A planet whose seasons are impossible to predictS

Thank to Earth's stable axial tilt, our seasons are highly predictable. But there's a planet out there called Kepler-413b that's wobbling so wildly, its seasons are in a constant state of flux.

The planet, discovered by Kepler, spins around a close pair of orange and red dwarf stars every 66 days. It precesses, or wobbles, wildly on its spin axis, much like a child's top. Remarkably, the tilt of its spin axis varies by as much as 30 degrees over the course of 11 years, which is an extremely short amount of time as far as these things go. Normally, a precession effect like this isn't measured on human timescales.

Because it's wobbling so badly, the planet experiences rapid seasonal changes that are highly erratic. It's like a Game of Thrones world come to life — except that it's a Neptune-like planet about 65 times the mass of Earth. Even with its changing seasons, the planet is too warm to harbor life. And because it orbits so close to its parent stars, its temperatures are too high for liquid water to exist.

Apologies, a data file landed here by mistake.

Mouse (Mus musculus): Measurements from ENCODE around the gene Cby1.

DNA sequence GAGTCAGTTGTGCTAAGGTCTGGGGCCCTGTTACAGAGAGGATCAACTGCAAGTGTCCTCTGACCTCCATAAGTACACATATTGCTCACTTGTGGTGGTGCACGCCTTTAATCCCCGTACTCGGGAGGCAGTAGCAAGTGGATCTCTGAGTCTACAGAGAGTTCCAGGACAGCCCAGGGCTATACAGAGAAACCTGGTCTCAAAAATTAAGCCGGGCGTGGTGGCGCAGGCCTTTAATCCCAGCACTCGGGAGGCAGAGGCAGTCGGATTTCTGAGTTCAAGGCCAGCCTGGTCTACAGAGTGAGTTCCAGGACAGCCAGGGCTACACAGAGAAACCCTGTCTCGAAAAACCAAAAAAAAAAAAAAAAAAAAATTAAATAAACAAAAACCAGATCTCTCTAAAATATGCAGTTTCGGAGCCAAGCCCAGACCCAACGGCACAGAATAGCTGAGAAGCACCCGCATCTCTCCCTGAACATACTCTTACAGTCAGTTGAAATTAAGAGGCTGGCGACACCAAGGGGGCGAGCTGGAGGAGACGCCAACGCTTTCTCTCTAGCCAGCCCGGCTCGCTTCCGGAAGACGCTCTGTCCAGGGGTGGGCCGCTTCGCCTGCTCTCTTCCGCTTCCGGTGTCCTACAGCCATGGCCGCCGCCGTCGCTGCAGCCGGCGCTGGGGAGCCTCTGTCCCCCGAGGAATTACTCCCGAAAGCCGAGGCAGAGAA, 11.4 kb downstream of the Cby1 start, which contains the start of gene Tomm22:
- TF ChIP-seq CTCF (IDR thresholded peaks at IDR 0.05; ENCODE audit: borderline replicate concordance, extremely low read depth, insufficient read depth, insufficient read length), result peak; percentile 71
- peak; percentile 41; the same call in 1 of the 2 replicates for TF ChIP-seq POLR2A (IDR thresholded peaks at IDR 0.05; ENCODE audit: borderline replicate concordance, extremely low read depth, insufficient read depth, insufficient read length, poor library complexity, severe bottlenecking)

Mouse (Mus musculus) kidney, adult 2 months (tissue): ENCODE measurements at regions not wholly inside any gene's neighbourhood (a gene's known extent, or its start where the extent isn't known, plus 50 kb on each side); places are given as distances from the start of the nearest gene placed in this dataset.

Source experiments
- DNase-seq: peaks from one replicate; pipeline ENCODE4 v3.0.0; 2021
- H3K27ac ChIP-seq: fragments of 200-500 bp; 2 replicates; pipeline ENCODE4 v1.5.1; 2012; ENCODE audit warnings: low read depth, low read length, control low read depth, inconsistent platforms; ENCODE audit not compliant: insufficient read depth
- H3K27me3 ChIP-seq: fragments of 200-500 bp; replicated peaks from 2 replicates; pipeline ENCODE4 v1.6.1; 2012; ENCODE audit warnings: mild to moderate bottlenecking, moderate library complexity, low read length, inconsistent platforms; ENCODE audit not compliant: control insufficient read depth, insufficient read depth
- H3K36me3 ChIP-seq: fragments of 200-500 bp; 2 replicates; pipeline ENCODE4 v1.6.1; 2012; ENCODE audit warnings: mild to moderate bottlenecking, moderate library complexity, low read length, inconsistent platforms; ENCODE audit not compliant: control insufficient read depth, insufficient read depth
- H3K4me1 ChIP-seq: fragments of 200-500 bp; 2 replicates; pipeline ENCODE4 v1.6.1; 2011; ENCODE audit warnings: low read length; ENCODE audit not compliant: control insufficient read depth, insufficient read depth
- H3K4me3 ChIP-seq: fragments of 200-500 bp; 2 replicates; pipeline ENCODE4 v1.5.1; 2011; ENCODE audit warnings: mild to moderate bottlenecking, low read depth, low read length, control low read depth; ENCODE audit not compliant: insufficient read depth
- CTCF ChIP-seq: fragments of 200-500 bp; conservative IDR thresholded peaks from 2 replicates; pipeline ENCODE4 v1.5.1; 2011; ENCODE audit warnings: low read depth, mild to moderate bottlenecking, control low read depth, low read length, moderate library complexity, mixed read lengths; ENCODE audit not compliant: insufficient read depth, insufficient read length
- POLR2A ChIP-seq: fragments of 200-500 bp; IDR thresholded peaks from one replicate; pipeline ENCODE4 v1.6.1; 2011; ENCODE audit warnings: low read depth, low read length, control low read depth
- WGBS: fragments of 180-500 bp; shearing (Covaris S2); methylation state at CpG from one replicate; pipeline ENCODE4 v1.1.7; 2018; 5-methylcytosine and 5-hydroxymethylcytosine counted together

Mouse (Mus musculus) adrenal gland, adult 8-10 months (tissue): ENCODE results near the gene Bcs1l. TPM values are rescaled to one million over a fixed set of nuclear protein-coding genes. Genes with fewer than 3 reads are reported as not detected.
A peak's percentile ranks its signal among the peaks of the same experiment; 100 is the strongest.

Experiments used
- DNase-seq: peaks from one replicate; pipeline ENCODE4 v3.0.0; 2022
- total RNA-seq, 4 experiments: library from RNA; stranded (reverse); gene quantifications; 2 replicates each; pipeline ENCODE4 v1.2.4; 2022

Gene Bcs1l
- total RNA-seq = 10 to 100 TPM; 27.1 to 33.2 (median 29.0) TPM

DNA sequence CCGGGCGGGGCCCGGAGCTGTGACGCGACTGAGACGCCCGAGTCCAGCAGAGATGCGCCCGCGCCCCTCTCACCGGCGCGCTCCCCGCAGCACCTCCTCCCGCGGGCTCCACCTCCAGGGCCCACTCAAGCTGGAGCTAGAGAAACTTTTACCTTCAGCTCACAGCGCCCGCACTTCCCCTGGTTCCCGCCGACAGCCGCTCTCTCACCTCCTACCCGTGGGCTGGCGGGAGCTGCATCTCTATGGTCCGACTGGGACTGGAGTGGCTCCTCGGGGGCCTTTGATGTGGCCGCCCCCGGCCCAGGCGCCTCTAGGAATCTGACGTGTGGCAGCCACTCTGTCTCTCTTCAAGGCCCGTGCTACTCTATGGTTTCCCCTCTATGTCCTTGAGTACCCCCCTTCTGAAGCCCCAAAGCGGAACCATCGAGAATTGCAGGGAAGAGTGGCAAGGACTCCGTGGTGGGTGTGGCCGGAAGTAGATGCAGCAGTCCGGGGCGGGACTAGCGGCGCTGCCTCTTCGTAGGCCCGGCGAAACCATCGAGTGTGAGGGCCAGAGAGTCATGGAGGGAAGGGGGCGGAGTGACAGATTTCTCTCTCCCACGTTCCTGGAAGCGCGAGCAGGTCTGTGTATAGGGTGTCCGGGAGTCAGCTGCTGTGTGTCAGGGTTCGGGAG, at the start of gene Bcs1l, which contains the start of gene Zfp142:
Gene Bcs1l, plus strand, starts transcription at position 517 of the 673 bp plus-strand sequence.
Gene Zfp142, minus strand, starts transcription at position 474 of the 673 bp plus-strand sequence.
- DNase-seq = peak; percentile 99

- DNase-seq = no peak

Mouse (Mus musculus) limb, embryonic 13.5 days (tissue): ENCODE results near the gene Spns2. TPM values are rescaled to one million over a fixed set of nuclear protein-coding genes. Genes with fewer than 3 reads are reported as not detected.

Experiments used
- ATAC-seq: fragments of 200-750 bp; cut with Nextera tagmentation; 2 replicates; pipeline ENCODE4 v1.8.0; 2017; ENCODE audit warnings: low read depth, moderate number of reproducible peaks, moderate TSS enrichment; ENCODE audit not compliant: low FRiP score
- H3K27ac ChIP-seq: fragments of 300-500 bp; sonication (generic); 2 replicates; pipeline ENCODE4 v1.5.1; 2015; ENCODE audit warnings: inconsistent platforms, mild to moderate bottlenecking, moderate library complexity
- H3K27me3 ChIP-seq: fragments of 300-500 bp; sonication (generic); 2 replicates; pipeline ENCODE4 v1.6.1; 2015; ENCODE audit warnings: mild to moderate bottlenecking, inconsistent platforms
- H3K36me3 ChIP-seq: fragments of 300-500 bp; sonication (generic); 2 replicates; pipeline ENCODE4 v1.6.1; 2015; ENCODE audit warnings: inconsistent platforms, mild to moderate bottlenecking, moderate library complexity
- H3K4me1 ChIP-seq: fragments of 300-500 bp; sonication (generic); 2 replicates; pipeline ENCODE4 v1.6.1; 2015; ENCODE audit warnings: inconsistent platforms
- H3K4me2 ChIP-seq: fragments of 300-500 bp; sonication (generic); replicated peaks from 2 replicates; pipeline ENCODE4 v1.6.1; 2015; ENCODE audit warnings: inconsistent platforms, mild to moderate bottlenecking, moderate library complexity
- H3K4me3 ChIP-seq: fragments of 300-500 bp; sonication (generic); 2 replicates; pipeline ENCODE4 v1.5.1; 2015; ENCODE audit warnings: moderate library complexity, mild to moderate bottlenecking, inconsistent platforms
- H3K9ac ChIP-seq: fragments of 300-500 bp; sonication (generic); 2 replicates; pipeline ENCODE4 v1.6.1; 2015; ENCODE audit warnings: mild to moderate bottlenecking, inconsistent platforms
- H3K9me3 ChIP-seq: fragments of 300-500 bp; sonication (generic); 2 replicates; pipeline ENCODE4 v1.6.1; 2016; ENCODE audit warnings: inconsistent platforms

Kepler-413b's orbit is also a bit strange. Its plane of orbit is tilted 2.5 degrees relative to the plane of the star pair's orbit. Looking at it from Earth, the wobbling orbit moves up and down continuously.

A planet whose seasons are impossible to predictS

The discovery was made using the transit method of detection — though in this case the technique led to some very curious observations. NASA reports:

"Looking at the Kepler data over the course of 1,500 days, we saw three transits in the first 180 days — one transit every 66 days — then we had 800 days with no transits at all. After that, we saw five more transits in a row," said Veselin Kostov, the principal investigator on the observation. Kostov is affiliated with the Space Telescope Science Institute and Johns Hopkins University in Baltimore, Md. The next transit visible from Earth's point of view is not predicted to occur until 2020. This is because the orbit moves up and down, a result of the wobbling, in such a great degree that it sometimes does not transit the stars as viewed from Earth.

Astronomers are still trying to explain why this planet is out of alignment with its stars. There could be other planetary bodies in the system that tilted the orbit. Or, it could be that a third star nearby that is a visual companion may actually be gravitationally bound to the system and exerting an influence.

Top image: Depiction of the Kepler-16 system (unrelated to this discovery). Inset Image: NASA, ESA, and A. Feild (STScI).